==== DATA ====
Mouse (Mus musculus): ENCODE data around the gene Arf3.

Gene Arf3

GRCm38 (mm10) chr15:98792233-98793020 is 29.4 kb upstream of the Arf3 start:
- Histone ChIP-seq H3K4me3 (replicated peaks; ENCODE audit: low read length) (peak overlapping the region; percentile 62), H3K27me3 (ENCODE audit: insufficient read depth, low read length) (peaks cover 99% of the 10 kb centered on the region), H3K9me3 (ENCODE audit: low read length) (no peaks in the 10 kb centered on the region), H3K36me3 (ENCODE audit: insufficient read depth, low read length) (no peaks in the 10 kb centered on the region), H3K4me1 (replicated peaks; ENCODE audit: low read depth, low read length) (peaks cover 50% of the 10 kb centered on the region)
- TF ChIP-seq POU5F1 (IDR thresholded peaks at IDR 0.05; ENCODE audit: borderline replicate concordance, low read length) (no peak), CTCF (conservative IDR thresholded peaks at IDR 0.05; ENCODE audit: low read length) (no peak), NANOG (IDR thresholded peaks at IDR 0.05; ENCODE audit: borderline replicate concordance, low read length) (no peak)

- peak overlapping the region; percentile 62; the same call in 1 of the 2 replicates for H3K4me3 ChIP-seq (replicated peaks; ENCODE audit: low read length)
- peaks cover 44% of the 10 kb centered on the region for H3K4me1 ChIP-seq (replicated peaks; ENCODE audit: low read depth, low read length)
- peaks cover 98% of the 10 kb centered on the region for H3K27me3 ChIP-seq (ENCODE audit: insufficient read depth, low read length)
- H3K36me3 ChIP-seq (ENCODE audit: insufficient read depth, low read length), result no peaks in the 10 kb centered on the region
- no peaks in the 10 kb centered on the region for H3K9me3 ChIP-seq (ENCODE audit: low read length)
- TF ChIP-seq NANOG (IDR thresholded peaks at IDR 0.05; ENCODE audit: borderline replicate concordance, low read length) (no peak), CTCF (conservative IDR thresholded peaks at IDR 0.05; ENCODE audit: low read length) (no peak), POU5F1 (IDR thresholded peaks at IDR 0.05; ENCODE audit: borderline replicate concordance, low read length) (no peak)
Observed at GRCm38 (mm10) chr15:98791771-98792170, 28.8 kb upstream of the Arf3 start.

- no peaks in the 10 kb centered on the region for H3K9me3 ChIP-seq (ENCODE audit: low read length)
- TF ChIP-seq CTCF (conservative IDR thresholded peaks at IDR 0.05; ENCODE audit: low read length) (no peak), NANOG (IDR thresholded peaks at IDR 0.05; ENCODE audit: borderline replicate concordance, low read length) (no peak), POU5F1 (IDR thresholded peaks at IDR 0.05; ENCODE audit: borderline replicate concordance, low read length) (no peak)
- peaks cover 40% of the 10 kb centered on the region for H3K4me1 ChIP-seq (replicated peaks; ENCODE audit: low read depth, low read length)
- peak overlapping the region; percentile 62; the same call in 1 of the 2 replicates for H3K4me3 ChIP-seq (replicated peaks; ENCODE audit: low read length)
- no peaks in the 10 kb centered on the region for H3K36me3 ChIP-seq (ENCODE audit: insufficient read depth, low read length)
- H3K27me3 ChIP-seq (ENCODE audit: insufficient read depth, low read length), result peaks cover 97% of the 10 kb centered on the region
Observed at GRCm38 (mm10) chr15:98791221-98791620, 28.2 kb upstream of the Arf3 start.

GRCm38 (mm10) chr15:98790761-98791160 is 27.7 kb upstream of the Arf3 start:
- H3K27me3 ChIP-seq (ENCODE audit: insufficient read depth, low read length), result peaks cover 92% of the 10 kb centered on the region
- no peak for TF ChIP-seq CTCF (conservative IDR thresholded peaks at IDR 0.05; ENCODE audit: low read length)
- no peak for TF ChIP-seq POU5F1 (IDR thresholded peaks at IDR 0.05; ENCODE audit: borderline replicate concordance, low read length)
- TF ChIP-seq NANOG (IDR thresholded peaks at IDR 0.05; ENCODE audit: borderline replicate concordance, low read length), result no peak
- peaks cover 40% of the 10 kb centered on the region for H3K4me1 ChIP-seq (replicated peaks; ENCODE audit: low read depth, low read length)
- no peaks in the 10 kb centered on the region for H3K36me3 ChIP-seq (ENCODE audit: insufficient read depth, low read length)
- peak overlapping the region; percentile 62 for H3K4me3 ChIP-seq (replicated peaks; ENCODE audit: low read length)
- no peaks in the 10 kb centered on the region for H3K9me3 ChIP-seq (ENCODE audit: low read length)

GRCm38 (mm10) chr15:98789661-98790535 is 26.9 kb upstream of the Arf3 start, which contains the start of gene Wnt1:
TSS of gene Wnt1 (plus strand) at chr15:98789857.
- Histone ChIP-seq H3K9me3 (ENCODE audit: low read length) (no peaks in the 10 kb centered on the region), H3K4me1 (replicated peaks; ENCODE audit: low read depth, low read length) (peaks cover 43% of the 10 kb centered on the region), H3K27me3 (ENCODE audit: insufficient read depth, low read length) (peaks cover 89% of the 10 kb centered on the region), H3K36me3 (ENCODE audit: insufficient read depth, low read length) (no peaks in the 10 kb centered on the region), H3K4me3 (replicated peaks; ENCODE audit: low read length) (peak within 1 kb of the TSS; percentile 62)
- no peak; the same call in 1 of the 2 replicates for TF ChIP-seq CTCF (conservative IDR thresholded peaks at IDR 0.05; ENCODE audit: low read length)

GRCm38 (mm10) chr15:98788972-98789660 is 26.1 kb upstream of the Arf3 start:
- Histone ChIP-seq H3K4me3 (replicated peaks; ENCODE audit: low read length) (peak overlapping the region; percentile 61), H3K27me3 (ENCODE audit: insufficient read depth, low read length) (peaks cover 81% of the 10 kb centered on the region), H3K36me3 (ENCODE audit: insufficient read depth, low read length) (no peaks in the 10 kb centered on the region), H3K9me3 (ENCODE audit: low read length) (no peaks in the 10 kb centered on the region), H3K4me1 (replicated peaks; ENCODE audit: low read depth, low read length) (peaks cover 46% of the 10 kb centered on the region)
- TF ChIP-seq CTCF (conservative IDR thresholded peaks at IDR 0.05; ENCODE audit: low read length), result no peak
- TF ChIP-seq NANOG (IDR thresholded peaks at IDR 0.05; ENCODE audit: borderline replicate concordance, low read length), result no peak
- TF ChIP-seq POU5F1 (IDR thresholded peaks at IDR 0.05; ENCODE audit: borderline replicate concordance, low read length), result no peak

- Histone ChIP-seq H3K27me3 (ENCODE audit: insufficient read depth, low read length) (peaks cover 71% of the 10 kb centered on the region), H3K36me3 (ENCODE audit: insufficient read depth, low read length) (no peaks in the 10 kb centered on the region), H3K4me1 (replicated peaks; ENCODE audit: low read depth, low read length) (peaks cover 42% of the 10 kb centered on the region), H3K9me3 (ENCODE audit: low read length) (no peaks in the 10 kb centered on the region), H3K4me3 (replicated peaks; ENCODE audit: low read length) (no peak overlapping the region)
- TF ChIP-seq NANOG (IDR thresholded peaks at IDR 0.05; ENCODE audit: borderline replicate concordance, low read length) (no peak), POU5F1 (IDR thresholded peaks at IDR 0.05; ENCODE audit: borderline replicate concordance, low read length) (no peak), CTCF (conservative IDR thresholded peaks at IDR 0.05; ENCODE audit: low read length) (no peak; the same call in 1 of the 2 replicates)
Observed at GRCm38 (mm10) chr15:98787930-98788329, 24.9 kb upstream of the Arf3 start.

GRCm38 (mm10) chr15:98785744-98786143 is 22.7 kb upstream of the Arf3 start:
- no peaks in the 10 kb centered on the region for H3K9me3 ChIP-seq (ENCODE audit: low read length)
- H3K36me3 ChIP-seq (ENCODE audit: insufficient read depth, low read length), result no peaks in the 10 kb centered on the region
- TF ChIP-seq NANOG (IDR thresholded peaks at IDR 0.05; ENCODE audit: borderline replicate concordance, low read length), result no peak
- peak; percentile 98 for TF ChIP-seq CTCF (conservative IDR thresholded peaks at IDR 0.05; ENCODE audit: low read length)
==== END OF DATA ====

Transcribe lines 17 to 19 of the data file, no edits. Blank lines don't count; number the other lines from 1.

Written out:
- no peaks in the 10 kb centered on the region for H3K36me3 ChIP-seq (ENCODE audit: insufficient read depth, low read length)
- H3K27me3 ChIP-seq (ENCODE audit: insufficient read depth, low read length), result peaks cover 97% of the 10 kb centered on the region
Observed at GRCm38 (mm10) chr15:98791221-98791620, 28.2 kb upstream of the Arf3 start.